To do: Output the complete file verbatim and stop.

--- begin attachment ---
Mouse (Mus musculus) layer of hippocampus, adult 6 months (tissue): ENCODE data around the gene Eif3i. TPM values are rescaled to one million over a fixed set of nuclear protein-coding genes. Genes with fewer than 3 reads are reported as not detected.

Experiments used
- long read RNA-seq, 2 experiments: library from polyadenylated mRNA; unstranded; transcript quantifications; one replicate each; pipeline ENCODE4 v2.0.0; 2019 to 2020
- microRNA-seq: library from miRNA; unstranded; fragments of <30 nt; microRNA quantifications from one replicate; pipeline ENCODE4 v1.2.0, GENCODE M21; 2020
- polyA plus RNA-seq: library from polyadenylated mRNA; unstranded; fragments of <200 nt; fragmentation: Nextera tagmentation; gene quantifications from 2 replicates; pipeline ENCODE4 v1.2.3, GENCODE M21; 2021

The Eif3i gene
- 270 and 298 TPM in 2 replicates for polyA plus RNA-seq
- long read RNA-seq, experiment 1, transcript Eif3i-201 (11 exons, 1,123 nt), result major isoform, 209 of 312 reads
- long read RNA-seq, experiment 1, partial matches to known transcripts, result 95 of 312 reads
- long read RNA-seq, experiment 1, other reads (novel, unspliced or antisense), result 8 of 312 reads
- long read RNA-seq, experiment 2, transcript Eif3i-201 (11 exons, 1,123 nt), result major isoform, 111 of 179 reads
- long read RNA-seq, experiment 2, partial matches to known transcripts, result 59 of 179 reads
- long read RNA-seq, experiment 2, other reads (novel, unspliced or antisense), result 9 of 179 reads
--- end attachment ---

Mouse (Mus musculus) layer of hippocampus, adult 6 months (tissue): ENCODE data around the gene Eif3i. TPM values are rescaled to one million over a fixed set of nuclear protein-coding genes. Genes with fewer than 3 reads are reported as not detected.

Experiments used
- long read RNA-seq, 2 experiments: library from polyadenylated mRNA; unstranded; transcript quantifications; one replicate each; pipeline ENCODE4 v2.0.0; 2019 to 2020
- microRNA-seq: library from miRNA; unstranded; fragments of <30 nt; microRNA quantifications from one replicate; pipeline ENCODE4 v1.2.0, GENCODE M21; 2020
- polyA plus RNA-seq: library from polyadenylated mRNA; unstranded; fragments of <200 nt; fragmentation: Nextera tagmentation; gene quantifications from 2 replicates; pipeline ENCODE4 v1.2.3, GENCODE M21; 2021

The Eif3i gene
- 270 and 298 TPM in 2 replicates for polyA plus RNA-seq
- long read RNA-seq, experiment 1, transcript Eif3i-201 (11 exons, 1,123 nt), result major isoform, 209 of 312 reads
- long read RNA-seq, experiment 1, partial matches to known transcripts, result 95 of 312 reads
- long read RNA-seq, experiment 1, other reads (novel, unspliced or antisense), result 8 of 312 reads
- long read RNA-seq, experiment 2, transcript Eif3i-201 (11 exons, 1,123 nt), result major isoform, 111 of 179 reads
- long read RNA-seq, experiment 2, partial matches to known transcripts, result 59 of 179 reads
- long read RNA-seq, experiment 2, other reads (novel, unspliced or antisense), result 9 of 179 reads